Tuesday, December 8, 2009

vanilla roasted pears

vanilla roasted pears

I think this should be your new favorite way to show off. If your dinner parties are anything like mine, dessert arrives with more of a whimper than a bang. Oh yes, that trifle looks lovely, that cheesecake is most certainly the bomb, most people are probably thinking, but I just crawled out of a vat of deeply braised short ribs and I’m gasping for air. Doctor, gimme an apple, stat! I forgot what fresh food looks like.

pears aplenty
bosc peelings

Except, what was that you said about butter and sugar? Oohkay, sure, I’ll have a little bite. I mean, what’s a meal that doesn’t end with a sweet note? None that I want to be part of, to be honest. But when you want to unlock sweetness’s hold on richness, oh friends, please do this.

peeled, halved, cored, stems removed

pears, butter, lemon, vanilla, sugar

I spied this not even recipe, but dare I say, approach to pears last month in The Atlantic and I have eagerly awaited the magic moment of overlap between the Greenmarket’s pear loot, Jacob’s nap and the kind of overcast, stay-inside kind of day that makes you wish for a snowy backdrop. Six weeks later, I had one. Although I call this a dinner party dessert — it looks and tastes showy but is simple enough that it’s no extra drama for you to assemble last-minute — it will also make Monday afternoon lunch feel like you did something fancy. And I don’t know about you, but it may have just been the best part of my day.

vanilla roasted pears

Oh, okay, second best.

jacobfindsithilarious

Pears, previously: In a Winter Fruit Salad, Pear Crisps with Vanilla Brown Butter, Pear and Almond Tart and a Bittersweet Chocolate and Pear Cake

One year ago: Carrot Cake with Maple Cream Cheese Frosting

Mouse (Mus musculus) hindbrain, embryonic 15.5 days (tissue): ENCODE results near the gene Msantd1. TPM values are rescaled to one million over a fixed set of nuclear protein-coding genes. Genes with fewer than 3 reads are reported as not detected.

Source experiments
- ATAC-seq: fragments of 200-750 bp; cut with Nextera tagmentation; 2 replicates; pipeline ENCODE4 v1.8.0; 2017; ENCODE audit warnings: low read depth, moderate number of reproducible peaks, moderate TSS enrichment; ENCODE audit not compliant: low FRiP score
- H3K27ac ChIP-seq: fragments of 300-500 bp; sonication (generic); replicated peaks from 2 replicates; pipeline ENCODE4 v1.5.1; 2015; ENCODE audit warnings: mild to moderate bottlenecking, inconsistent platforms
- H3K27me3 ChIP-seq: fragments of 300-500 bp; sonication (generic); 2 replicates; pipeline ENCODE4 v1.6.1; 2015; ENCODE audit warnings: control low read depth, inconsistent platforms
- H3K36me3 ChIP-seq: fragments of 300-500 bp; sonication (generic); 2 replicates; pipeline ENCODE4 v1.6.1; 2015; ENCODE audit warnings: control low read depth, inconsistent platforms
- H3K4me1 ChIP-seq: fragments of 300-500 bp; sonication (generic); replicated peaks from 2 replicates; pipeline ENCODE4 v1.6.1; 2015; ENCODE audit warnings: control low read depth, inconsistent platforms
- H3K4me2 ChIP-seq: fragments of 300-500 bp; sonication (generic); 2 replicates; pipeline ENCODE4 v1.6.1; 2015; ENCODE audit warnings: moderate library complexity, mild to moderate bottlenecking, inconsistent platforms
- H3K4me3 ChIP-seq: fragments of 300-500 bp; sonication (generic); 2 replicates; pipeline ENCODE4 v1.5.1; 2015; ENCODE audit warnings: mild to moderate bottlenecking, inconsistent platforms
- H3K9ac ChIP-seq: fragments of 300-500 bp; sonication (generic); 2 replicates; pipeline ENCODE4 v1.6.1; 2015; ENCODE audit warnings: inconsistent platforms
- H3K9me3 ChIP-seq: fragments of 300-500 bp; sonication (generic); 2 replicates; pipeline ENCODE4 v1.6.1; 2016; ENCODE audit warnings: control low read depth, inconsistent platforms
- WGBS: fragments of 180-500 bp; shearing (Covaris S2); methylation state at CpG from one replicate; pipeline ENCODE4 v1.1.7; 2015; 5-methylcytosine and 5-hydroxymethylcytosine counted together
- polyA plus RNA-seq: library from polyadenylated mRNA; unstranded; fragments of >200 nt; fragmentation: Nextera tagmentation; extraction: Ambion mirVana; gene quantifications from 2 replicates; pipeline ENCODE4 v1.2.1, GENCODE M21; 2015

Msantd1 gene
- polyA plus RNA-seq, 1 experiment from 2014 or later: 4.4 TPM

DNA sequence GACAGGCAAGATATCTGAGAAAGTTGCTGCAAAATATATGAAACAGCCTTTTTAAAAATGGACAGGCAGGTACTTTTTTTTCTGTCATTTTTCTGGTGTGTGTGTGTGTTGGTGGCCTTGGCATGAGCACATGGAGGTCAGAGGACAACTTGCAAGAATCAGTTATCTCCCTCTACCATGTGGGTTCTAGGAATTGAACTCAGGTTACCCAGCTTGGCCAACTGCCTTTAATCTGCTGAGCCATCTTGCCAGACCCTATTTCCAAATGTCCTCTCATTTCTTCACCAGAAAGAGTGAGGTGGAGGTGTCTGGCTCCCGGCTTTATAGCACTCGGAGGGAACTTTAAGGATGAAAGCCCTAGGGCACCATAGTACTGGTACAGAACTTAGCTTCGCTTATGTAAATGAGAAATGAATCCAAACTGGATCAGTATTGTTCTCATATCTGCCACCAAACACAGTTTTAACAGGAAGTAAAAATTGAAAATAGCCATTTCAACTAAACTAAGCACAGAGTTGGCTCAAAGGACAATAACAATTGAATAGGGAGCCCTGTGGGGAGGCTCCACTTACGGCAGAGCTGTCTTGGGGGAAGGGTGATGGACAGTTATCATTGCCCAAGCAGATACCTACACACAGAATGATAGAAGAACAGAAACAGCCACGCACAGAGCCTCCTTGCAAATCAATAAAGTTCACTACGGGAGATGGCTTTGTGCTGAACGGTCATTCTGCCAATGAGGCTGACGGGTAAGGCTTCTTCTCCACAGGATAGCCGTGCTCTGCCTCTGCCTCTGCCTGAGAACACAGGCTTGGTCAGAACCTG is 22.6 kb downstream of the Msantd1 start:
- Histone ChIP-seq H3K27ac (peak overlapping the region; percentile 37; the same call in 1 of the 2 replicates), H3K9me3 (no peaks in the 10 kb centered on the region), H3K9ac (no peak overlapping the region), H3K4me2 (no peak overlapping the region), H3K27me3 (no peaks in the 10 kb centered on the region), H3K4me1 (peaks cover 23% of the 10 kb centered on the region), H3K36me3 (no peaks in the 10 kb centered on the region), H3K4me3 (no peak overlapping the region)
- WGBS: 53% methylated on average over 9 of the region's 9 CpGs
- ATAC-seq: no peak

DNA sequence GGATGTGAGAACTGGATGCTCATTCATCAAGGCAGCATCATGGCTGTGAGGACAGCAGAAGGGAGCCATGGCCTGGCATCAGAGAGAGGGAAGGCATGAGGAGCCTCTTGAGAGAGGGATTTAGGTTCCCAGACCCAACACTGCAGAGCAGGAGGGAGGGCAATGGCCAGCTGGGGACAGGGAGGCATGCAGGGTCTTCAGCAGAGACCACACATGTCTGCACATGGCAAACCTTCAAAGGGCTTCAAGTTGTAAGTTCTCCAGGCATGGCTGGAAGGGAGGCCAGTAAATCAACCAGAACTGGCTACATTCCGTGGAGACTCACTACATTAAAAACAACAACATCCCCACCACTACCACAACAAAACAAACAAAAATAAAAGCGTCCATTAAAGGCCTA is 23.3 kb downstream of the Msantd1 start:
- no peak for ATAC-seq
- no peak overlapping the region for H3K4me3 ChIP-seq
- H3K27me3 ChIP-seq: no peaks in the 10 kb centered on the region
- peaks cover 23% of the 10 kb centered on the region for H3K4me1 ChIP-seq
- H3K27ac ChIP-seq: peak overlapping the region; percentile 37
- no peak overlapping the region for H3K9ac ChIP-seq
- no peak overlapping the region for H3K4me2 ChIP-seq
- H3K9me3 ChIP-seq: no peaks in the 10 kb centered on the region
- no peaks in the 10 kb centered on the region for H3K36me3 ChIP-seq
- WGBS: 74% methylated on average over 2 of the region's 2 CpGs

Two years ago: Chocolate Pretzel Cookies
Three years ago: Chicken Skewers with Dukkah Crust, Pan-Brown Brussels Sprouts and Pecan Squares

Vanilla Roasted Pears
Adapted from Sally Schneider at The Atlantic

And how it tastes? Do I even need to tell you what happens when pear juices bubble with lemon, butter and vanilla bean-flecked sugar for an hour? Pear caramel is what happens. And how it smells? Good enough that the UPS guy stays too long.

Now, I consider this perfect right from the pan but the Schneider notes that it can be many, many things, from a sorbet to an accompaniment to a cheese plate to confit to serve with pork or ham. She’s probably right, but my batch will never last long enough to undergo a transformation.

Serves 4 or so

1/4 cup sugar
1/2 vanilla bean
1 1/2 pounds slightly-under-ripe, fragrant, medium pears, peeled if desired, halved though the stem and cored (I used Bosc but will be giving this recipe a spin with Bartlets later today; Schneider says all varieites work)
2 tablespoons lemon juice
2 tablespoons water
2 tablespoon unsalted butter

Preheat oven to 375°F. Place the sugar in a small bowl. With a thin, sharp knife, split the vanilla bean lengthwise in half and scrape out the seeds. Stir the seeds into the sugar.

Arrange the pears in a large baking dish, cut-side up. Drizzle the lemon juice evenly over the fruit, then sprinkle with the sugar. Nestle the vanilla pod among the fruit (I first slit my halves lengthwise into quarters). Pour the water into the dish. Dot each pear with some butter.

Roast the pears 30 minutes brushing them occasionally with the pan juices. Turn the pears over and continue roasting, basting once or twice, until tender and caramelized, 25 to 30 minutes longer (if the pears are small, test for doneness after 35 or 40 minutes of cooking; a paring knife poked into the thickest part of one should meet with no resistance).

Serve warm, spooned with the caramelized pear drippings from the pan over ice cream, dolloped with crème fraîche, on your morning oatmeal, over slices of gingerbread or so so much more.


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